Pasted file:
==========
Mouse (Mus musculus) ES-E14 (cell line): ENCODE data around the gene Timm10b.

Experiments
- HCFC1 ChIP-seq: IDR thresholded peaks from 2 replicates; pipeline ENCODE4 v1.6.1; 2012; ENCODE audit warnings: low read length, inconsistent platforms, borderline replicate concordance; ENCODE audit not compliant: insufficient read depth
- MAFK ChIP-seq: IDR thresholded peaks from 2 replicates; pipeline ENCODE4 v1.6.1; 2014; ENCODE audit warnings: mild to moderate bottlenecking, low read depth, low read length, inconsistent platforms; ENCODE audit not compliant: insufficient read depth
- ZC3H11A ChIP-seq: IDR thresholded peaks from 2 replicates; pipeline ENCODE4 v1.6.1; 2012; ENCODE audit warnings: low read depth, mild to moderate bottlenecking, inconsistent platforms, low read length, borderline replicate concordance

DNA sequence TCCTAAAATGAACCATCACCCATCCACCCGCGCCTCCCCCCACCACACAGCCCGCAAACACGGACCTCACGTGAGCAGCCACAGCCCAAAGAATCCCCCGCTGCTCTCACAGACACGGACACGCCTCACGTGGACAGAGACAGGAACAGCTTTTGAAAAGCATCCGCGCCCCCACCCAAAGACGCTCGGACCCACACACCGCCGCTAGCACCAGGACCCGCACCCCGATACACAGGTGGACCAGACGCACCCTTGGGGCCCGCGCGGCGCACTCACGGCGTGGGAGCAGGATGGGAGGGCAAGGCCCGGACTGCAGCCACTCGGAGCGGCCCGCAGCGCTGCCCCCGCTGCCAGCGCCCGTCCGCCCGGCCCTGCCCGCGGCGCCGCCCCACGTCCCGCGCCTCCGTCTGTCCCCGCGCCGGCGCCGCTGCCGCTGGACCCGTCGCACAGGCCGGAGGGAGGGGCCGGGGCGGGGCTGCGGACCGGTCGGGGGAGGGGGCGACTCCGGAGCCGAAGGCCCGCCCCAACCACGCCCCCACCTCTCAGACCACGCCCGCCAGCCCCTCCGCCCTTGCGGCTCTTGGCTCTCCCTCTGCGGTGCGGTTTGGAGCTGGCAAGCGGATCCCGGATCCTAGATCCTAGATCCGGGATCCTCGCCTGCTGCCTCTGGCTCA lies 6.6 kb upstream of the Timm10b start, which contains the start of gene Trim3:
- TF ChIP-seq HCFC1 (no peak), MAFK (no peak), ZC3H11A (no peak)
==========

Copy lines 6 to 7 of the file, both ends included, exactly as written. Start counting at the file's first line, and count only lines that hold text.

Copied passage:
DNA sequence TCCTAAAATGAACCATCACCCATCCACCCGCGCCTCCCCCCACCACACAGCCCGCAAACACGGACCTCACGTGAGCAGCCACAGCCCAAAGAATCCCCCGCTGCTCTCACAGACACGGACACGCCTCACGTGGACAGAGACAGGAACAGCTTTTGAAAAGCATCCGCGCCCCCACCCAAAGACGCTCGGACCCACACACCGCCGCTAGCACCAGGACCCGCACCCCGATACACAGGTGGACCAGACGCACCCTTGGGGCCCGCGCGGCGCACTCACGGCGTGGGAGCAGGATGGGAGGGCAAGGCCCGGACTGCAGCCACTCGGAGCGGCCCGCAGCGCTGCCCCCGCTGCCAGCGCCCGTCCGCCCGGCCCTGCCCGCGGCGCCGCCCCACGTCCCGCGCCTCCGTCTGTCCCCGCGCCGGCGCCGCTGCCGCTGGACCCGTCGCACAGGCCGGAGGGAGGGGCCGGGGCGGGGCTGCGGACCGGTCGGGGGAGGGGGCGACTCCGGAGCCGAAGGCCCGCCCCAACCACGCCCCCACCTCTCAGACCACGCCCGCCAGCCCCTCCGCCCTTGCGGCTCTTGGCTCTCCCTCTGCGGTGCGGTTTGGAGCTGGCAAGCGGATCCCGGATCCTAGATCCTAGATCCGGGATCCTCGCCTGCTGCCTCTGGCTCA lies 6.6 kb upstream of the Timm10b start, which contains the start of gene Trim3:
- TF ChIP-seq HCFC1 (no peak), MAFK (no peak), ZC3H11A (no peak)